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Made in China - revisited

When are Americans going to pay serious attention to China?

by Michael H. Thomson
October 24, 2007

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Made in China - revisited
When I wrote Made in China in December 2003 – almost 4 years ago, our trade deficit with that country was 121 billion dollars. Checking the latest figures through August of this year our deficit is 161 billion dollars. The only letter I received on that article was from a gentleman who disagreed on everything I said and blamed our economic woes on our own government spending. I didn't respond to the letter, mainly because it was written with such authority in economics that I didn't quite know how to reply. Economics was not my strong suit in college.
 
For the past five months, my house has been under renovation. Many materials have arrived here during this time – and you guessed it – the majority of everything from nails to light fixtures was made in China. Now you would be living in a closet with a bunch of mushrooms not to notice China events that have made the news recently.
 
First, there was the dog food and toothpaste crisis. The Chinese equivalent to our head of the FDA was executed over the manufacturing of fatal products that arrived in our imports from that nation.
 
Second, there was the recall of faulty tires. Another major Chinese trade bureaucrat commits suicide.
 
Now, there is a hullabaloo about toys. Our rug rats maybe chewing Chinese made toys that contain lead.
 
Despite this, our hunger for Chinese made goods goes unabated.
 
Leading economic authorities including our Secretary of the Treasury are worried about Chinese growth. I think they're not worried enough about it. The Bush Administration has never seen a foreign good that it didn't like.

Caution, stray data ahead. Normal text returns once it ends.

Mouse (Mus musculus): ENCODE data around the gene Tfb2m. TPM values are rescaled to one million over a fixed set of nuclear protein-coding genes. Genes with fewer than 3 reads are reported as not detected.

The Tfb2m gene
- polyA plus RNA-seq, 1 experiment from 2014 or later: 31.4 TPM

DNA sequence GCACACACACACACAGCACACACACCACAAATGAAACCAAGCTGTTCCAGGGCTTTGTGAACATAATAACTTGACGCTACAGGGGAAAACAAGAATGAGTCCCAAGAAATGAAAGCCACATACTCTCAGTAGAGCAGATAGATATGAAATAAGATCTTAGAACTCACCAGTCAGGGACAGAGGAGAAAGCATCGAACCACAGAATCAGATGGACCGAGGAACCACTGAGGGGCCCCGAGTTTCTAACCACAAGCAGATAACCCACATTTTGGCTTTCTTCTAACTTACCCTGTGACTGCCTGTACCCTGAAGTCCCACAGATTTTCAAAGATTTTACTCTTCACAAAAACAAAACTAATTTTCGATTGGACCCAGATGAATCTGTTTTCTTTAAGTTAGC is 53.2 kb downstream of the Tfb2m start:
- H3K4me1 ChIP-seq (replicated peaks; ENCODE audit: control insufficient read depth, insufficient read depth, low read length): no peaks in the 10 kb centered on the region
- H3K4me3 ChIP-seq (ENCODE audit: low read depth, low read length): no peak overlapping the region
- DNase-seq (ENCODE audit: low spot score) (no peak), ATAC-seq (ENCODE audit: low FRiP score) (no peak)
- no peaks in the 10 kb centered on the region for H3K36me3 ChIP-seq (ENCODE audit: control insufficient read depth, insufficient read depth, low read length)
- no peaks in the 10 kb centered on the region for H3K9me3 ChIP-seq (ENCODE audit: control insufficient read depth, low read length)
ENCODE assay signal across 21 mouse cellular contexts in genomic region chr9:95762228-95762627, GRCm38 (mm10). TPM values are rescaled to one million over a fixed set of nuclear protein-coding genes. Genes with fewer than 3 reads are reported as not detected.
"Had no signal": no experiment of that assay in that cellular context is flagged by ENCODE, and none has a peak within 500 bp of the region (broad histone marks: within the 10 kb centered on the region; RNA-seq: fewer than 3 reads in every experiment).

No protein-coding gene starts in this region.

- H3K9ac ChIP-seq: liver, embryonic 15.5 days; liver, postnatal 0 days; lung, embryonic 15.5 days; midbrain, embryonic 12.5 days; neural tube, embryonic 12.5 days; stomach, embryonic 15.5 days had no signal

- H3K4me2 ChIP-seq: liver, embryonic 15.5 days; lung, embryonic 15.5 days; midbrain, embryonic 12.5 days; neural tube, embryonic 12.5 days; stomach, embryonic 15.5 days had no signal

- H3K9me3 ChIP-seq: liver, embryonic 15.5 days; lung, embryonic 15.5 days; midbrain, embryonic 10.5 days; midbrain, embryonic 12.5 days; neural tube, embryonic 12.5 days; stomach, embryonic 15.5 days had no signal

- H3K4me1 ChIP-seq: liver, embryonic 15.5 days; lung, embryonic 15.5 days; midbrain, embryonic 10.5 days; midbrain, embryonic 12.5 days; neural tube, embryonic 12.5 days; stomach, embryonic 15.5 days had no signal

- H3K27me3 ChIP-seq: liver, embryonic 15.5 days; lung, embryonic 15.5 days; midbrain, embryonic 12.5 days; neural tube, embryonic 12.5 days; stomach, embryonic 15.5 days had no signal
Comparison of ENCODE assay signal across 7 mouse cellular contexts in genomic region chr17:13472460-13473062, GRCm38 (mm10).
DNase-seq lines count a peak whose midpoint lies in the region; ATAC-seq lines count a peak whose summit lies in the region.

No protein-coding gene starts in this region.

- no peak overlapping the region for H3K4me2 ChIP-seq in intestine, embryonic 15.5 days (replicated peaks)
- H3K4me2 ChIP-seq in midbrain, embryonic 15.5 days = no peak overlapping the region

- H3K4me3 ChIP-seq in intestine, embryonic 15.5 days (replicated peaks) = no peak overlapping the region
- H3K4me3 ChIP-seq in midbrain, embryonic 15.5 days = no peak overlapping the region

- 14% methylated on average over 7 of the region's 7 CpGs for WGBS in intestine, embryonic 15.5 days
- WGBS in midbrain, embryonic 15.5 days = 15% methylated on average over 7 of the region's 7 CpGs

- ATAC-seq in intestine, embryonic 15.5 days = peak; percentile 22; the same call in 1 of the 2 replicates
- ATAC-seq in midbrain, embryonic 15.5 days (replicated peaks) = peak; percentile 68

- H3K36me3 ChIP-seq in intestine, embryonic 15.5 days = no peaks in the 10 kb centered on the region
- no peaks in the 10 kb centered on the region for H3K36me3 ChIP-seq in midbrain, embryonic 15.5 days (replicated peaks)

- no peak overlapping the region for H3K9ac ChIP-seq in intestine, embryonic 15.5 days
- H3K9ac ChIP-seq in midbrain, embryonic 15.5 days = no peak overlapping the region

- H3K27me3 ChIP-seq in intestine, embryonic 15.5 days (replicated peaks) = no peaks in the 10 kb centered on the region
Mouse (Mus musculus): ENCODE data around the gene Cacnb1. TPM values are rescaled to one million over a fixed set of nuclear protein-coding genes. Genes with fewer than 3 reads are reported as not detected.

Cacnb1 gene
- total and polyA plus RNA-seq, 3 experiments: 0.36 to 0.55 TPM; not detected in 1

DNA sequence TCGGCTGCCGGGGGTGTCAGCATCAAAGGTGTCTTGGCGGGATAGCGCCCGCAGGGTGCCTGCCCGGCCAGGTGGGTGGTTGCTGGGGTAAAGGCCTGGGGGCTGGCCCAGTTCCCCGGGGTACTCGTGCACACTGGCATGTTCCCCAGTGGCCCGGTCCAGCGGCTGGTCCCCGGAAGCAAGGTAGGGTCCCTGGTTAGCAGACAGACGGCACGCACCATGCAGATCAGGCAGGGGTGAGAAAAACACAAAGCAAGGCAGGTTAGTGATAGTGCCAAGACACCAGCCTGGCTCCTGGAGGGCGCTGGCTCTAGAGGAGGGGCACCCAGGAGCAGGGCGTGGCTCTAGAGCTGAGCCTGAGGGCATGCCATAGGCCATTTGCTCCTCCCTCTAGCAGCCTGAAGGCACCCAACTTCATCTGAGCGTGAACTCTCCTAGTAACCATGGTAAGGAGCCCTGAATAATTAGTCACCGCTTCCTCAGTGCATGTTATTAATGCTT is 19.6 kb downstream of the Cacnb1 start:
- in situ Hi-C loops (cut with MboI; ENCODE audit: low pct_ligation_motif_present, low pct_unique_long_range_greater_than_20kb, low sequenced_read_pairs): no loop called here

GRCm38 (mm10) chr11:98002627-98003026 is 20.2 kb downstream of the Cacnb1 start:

In my 2003 article I pointed out that, the biggest beneficiary from the Chinese trade surplus was the Chinese military, namely the People's Liberation Army – the PLA. The percentage growth rate of the PLA exceeds the percentage growth rate of the overall Chinese economy.
 
People's Liberation Army is a misnomer. The PLA controls all the Chinese military forces including its Air Force and Navy. In September of this year, the commander of U.S. forces in Japan said that Chinese missile defense was almost impenetrable except to the most modern U.S. fighter aircraft.
 
This morning a lunar orbiting satellite was launched by the Chinese in their race to the Moon with other Asian powers. What is notable about this launch is a military test being conducted in conjunction with it. A Chinese nuclear submarine will attempt to maneuver the lunar satellite from the sea. As it develops this technology, China will soon be capable of destroying or manipulating satellites at will. Earlier this year China destroyed a weather satellite without notifying anyone. This sent shock waves through the Pentagon.
 
If China developed the capacity to cripple our satellite fleet, the devastation would be worse than Katrina or the California fires put together. TV, communications, weather forecasting, hospitals, much of our business infrastructure would be affected. If you want to know how much, start counting satellite dishes - personal and commercial on your way to work.